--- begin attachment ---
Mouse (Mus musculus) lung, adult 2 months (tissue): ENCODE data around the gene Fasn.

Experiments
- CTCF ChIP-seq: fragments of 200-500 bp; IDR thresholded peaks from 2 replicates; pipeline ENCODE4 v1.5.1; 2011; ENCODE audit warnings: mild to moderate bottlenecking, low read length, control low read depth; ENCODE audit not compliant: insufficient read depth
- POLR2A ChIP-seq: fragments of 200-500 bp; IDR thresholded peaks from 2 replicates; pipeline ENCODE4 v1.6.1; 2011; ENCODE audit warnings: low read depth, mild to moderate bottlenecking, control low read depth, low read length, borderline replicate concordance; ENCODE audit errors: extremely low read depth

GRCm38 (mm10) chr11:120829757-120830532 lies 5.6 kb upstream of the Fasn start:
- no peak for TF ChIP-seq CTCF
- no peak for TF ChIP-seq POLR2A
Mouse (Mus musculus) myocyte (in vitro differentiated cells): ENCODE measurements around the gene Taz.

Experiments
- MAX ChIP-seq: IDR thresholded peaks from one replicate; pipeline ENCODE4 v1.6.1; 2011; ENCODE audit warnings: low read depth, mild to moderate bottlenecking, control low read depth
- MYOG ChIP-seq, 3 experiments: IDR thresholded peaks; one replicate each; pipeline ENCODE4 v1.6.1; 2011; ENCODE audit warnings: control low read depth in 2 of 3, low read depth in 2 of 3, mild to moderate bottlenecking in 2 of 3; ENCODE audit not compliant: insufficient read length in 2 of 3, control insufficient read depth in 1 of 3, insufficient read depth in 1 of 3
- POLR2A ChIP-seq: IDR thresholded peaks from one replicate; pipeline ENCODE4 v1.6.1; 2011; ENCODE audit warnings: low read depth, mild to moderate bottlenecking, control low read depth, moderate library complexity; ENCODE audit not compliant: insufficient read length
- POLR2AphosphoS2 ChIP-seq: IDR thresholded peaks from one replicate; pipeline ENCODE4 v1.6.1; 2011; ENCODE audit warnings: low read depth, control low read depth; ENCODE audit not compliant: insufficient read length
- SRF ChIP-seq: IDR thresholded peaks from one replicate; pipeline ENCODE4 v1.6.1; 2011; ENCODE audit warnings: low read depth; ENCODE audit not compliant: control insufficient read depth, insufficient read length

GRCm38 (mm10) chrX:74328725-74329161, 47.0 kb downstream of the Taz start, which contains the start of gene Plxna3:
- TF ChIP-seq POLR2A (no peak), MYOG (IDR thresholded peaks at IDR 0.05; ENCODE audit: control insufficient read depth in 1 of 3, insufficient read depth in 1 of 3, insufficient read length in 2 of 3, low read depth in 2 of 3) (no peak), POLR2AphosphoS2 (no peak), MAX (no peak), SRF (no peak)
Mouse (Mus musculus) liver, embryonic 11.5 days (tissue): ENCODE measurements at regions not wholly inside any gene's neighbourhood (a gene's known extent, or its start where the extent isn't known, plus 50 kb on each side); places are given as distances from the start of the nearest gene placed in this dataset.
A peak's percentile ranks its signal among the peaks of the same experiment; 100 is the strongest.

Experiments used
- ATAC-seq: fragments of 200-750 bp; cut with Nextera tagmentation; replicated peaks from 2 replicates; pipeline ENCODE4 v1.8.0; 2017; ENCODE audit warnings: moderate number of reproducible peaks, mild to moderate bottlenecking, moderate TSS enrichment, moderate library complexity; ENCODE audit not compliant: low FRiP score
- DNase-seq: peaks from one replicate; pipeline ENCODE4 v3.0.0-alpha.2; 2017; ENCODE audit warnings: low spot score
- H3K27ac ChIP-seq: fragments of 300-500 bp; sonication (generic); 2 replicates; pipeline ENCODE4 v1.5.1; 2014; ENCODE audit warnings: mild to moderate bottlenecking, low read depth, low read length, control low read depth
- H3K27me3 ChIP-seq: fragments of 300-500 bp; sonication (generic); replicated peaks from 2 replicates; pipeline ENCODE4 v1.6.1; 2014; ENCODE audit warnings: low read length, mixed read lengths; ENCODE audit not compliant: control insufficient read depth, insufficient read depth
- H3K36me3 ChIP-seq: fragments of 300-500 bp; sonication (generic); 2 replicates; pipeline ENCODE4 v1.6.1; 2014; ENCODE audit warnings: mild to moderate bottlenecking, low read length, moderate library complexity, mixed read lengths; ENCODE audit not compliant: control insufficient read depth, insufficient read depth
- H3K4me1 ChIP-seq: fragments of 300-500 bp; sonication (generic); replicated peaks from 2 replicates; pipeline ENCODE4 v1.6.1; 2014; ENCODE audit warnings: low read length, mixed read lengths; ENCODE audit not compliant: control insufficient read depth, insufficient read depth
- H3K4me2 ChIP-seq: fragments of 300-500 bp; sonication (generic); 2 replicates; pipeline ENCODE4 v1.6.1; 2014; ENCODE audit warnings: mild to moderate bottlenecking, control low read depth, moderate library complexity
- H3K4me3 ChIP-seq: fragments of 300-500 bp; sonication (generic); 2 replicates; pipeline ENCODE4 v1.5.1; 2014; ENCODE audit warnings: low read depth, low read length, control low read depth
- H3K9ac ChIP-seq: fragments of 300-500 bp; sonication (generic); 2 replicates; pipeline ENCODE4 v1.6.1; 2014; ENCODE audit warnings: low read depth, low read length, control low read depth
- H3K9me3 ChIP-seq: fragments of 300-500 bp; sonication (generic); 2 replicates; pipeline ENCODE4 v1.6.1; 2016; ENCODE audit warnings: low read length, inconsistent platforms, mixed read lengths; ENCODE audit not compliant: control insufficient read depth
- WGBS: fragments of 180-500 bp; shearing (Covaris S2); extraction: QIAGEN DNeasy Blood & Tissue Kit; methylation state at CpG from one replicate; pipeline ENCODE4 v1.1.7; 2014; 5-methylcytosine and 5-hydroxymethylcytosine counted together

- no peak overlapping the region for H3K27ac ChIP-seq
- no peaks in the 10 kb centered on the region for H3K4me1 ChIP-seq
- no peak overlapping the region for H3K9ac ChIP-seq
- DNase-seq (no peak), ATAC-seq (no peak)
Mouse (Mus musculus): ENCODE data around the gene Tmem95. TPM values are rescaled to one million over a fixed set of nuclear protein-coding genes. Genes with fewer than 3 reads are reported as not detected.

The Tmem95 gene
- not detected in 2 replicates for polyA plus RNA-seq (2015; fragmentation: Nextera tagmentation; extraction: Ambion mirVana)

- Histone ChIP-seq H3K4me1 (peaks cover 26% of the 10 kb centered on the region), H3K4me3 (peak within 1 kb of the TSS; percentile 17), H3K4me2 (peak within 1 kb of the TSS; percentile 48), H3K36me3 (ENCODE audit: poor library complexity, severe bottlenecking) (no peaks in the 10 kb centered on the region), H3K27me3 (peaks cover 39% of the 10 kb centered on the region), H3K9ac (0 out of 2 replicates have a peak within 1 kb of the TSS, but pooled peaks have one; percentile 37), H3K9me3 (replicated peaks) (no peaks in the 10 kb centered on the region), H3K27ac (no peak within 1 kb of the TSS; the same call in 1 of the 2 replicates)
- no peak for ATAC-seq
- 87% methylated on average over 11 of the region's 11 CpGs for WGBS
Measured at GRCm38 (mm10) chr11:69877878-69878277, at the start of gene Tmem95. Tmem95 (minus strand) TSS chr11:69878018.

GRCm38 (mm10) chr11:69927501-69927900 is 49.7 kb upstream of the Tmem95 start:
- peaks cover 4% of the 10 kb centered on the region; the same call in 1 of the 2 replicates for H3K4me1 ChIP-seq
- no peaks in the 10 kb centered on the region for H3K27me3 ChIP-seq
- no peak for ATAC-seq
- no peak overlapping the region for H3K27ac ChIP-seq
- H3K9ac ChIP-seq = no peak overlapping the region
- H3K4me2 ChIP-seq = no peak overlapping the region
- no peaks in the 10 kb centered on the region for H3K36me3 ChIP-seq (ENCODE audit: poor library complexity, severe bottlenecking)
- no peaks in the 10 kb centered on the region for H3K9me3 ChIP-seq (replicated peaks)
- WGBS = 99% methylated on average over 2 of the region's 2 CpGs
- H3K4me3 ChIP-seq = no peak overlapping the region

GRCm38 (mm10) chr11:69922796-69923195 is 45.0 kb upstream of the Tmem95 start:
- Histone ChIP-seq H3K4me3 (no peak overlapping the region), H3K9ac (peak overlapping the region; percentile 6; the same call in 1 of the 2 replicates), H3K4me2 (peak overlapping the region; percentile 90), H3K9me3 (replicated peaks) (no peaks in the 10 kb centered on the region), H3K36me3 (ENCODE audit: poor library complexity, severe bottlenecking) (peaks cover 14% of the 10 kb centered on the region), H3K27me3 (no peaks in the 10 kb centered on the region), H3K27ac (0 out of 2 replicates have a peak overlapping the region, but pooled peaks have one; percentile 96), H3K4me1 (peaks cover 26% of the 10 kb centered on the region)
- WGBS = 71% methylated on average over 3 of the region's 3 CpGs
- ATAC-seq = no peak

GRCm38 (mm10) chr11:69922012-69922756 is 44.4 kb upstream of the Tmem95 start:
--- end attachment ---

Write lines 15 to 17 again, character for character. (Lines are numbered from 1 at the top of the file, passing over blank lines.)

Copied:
GRCm38 (mm10) chrX:74328725-74329161, 47.0 kb downstream of the Taz start, which contains the start of gene Plxna3:
- TF ChIP-seq POLR2A (no peak), MYOG (IDR thresholded peaks at IDR 0.05; ENCODE audit: control insufficient read depth in 1 of 3, insufficient read depth in 1 of 3, insufficient read length in 2 of 3, low read depth in 2 of 3) (no peak), POLR2AphosphoS2 (no peak), MAX (no peak), SRF (no peak)
Mouse (Mus musculus) liver, embryonic 11.5 days (tissue): ENCODE measurements at regions not wholly inside any gene's neighbourhood (a gene's known extent, or its start where the extent isn't known, plus 50 kb on each side); places are given as distances from the start of the nearest gene placed in this dataset.